All the members of our planning group are therefore regularly concerned with the advising on planning obligations in the context of planning applications and appeals. We also regularly advise local authorities and developers in connection with the CIL, including issues relating to exemption and relief entitlement, state aid, and liability.
Members of Chambers have expertise on planning viability issues, including in relation to affordable housing. Barristers from Landmark acted on all sides on relation to the Parkhurst case (both on the s.78 appeal and in the High Court case of Parkhurst Road Ltd v SSCLG  EWHC 991 (Admin)) and in the William Sutton Estates decision on affordable housing in an estates regeneration (APP/K5600/W/17/3177810).
Once section 106 agreements have been entered into and the development has commenced, different issues arise. Developers regularly look to challenge or modify planning obligations by a variety of methods including:
- Challenges to the validity of the obligations
- Disputing whether development on which the obligations are conditional has commenced
- Challenges to the lawfulness of a decision to enforce
- Applications to discharge or modify the obligations under section 106A, 106B or 106C.
Members of our planning group regularly appear for developers and local authorities in cases involving such challenges.
Enforcement of planning obligations is dealt with by way of private law claims, either in court or in arbitration. At this stage issues include:
- Misrepresentation and mistake
- Construction of agreements, and implied terms
- Who is liable, in particular mortgagees and tenants?
- Is self-help or an award of damages an adequate remedy?
- Are the criteria for granting an injunction met?
- Effect of delay
- Remedies for enforcing Grampian type obligations.
These issues require an understanding of private law remedies and defences as well as of the statutory and public law context. Landmark Chambers can offer barristers with expertise in these private law issues to deal with enforcement on their own or alongside a planning specialist.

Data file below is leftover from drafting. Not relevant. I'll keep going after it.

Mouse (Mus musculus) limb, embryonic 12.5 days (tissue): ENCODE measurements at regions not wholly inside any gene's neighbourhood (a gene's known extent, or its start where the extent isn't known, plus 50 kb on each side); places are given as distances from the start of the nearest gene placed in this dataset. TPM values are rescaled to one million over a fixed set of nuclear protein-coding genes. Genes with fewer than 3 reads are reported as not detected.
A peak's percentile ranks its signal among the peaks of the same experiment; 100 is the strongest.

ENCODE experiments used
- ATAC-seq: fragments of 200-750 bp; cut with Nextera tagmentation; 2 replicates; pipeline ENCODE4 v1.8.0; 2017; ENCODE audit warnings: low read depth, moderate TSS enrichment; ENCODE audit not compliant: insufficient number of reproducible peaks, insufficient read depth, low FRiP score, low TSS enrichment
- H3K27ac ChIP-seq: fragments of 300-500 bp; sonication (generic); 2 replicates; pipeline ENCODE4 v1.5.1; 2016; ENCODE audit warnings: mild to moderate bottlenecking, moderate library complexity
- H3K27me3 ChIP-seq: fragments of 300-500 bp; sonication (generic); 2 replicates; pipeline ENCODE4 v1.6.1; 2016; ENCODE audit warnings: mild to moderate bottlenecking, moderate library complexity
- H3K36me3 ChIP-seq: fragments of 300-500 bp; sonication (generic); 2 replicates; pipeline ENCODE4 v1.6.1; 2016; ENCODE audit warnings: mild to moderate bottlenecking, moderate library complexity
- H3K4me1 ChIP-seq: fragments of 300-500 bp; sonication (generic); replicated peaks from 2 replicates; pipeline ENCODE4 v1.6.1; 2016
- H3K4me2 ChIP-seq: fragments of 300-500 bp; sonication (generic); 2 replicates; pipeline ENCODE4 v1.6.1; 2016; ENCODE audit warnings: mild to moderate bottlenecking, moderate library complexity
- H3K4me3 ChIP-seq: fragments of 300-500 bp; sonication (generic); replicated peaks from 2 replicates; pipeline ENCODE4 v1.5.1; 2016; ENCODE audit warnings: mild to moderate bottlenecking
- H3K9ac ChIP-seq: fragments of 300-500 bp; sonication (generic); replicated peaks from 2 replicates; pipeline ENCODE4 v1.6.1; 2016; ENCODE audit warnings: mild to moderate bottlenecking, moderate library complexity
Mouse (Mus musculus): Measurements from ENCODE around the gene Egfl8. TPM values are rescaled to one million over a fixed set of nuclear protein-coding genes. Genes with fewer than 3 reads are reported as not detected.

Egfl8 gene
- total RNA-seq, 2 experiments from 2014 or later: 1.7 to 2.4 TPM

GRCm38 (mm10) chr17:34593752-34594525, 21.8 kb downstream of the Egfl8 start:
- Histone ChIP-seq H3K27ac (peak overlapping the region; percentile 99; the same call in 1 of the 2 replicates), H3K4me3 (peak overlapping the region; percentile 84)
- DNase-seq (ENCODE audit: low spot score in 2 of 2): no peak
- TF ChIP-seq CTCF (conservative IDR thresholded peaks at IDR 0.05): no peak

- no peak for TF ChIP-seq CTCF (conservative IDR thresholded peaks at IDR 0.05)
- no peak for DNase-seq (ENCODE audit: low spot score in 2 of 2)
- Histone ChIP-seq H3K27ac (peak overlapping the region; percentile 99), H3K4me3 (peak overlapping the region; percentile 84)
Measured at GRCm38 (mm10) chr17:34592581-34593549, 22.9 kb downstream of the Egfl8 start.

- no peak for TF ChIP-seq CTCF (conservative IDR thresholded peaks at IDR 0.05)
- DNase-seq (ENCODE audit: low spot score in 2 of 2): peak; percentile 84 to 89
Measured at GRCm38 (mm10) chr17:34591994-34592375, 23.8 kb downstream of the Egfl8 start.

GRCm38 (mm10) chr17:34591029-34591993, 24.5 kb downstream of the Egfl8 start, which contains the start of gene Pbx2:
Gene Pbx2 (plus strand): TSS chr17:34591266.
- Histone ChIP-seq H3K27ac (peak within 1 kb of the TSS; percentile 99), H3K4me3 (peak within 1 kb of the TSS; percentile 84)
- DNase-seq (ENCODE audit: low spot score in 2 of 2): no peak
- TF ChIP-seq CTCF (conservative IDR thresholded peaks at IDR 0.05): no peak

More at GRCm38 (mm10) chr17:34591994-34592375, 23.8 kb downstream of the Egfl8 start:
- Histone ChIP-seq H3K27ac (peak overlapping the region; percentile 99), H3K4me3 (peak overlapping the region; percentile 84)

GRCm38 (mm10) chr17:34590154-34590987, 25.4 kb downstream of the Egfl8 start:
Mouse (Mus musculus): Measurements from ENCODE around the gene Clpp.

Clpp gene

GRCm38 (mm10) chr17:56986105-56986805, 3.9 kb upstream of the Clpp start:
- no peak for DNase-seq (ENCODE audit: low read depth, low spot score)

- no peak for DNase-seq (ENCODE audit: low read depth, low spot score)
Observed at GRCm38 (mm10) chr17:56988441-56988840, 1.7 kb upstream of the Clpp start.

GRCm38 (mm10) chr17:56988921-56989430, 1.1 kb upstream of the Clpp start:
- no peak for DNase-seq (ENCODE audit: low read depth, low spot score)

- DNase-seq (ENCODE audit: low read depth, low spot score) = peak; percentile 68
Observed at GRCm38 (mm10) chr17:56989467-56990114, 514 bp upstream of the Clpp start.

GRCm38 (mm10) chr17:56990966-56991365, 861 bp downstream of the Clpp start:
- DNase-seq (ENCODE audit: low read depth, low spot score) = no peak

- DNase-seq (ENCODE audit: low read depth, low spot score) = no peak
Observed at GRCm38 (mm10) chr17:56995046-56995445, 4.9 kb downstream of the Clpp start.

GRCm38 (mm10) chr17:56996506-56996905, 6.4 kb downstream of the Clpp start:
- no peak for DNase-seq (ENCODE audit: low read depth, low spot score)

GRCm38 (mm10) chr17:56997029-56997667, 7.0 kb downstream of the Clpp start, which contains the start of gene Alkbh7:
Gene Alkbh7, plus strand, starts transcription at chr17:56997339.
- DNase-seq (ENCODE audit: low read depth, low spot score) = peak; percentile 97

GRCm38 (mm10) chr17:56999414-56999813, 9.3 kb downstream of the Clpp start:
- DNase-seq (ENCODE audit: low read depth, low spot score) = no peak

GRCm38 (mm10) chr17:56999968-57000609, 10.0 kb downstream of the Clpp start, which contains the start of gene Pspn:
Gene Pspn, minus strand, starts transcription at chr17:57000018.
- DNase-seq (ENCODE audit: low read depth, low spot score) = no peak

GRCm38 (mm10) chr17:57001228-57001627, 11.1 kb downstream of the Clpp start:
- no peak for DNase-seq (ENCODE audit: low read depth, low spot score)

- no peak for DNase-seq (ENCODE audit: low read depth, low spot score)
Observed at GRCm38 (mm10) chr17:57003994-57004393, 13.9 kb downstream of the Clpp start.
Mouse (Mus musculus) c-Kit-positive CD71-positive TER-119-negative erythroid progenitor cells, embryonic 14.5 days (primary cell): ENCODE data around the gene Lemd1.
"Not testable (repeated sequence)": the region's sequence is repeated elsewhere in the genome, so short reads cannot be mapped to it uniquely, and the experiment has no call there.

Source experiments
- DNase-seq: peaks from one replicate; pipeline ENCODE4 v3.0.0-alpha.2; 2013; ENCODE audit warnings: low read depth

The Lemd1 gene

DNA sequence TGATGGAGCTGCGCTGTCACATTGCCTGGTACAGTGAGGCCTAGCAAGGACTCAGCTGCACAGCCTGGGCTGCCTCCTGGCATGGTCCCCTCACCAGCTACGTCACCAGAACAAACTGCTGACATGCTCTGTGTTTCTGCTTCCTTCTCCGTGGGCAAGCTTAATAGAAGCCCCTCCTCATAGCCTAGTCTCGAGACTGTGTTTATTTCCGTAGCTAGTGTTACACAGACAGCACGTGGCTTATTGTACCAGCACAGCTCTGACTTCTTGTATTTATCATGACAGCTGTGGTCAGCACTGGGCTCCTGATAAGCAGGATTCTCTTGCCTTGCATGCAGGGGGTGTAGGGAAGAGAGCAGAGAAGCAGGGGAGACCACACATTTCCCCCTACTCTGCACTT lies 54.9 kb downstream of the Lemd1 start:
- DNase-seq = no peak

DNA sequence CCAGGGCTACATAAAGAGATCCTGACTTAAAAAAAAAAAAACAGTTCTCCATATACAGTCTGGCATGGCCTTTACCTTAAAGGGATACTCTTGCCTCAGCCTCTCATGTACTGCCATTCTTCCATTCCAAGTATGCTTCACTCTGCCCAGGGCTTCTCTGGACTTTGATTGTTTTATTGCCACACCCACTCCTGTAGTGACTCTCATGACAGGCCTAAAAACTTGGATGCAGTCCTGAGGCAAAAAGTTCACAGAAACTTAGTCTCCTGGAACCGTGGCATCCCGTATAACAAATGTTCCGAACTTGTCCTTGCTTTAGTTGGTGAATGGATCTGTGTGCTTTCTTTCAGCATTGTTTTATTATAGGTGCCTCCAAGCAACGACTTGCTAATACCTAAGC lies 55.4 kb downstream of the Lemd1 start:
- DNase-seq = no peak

Community Infrastructure Levy
Barristers frequently act in statutory appeals under the Community Infrastructure Levy Regulations 2010, and have appeared in a number of the most important judicial review cases concerning CIL including:
- R (Oates) v Wealden DC  EWCA Civ 1304 (application of regulation 123)
- R (Orbital Shopping Parks Swindon) v Swindon BC  P.T.S.R. 736 - challenge to liability notice
- R (Fox Strategic Land and Property Ltd) v Chorley BC  J.P.L. 1152 - challenge to the adoption of a CIL charging schedule.
Important issues on which Landmark’s barristers are often instructed to advise include:
- the interaction between CIL and section 106 planning obligations
- the indexation of CIL where planning permission is amended
- bringing forward a CIL Charging Schedule and getting it through an examination.
Landmark is also uniquely placed to give advice on CIL issues that raise questions of property law. For example, barristers have recently advised in relation to whether a series of property transactions are material disposals that disqualify a person from claiming “exceptional circumstances” relief under regulation 57.